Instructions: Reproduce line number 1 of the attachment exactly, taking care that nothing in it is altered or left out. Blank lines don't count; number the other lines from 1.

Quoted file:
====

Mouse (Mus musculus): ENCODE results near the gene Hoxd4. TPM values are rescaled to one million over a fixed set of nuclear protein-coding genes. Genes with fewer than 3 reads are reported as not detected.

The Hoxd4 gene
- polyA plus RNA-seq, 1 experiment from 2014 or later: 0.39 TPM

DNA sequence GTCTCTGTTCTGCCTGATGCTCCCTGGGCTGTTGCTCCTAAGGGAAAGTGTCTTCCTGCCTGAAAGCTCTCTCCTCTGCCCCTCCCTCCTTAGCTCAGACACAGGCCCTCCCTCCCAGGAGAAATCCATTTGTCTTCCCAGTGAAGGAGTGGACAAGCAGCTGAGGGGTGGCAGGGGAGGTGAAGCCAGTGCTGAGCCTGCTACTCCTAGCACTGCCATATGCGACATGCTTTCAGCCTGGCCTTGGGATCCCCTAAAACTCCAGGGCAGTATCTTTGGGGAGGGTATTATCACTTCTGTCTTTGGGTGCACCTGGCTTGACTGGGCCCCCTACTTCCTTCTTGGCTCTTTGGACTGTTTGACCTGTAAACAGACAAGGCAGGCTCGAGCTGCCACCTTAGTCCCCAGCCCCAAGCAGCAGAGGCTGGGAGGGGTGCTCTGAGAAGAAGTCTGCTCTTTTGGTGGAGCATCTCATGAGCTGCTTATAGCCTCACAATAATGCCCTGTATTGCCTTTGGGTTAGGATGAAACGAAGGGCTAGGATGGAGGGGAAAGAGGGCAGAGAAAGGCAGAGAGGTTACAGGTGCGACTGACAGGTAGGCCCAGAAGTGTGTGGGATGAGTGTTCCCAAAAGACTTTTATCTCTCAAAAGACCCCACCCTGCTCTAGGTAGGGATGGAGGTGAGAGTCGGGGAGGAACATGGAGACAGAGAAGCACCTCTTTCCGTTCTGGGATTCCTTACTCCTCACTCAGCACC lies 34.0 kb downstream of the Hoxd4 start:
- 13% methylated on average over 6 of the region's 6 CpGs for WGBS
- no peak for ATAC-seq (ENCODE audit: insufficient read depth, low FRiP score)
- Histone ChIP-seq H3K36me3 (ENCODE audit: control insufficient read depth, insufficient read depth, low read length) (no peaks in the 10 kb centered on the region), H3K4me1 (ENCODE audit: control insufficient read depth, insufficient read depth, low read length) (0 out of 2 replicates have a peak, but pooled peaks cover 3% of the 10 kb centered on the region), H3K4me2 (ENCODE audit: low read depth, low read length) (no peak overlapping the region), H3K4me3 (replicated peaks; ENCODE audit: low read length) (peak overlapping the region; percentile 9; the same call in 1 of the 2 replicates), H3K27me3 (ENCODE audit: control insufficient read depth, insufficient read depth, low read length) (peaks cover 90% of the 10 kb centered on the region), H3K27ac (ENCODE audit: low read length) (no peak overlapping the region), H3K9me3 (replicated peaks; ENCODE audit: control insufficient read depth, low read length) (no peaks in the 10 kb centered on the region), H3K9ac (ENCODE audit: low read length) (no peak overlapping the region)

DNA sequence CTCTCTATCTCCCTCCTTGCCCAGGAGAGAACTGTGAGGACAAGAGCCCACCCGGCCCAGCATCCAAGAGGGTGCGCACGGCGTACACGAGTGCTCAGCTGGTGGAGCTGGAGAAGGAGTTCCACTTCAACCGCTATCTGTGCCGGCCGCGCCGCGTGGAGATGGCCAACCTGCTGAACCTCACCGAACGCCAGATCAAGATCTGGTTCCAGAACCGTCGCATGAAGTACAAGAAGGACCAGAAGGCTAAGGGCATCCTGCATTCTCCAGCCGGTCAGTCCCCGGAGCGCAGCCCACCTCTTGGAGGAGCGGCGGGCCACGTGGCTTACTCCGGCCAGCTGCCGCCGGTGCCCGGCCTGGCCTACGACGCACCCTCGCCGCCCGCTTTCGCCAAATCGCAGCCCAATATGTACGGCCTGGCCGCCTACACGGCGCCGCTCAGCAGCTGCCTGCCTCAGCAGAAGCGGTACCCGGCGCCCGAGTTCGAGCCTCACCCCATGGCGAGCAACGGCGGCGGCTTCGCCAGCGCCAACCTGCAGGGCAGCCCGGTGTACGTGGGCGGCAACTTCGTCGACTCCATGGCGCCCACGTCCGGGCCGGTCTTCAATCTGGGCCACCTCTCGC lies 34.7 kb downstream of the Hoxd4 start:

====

Mouse (Mus musculus): ENCODE results near the gene Hoxd4. TPM values are rescaled to one million over a fixed set of nuclear protein-coding genes. Genes with fewer than 3 reads are reported as not detected.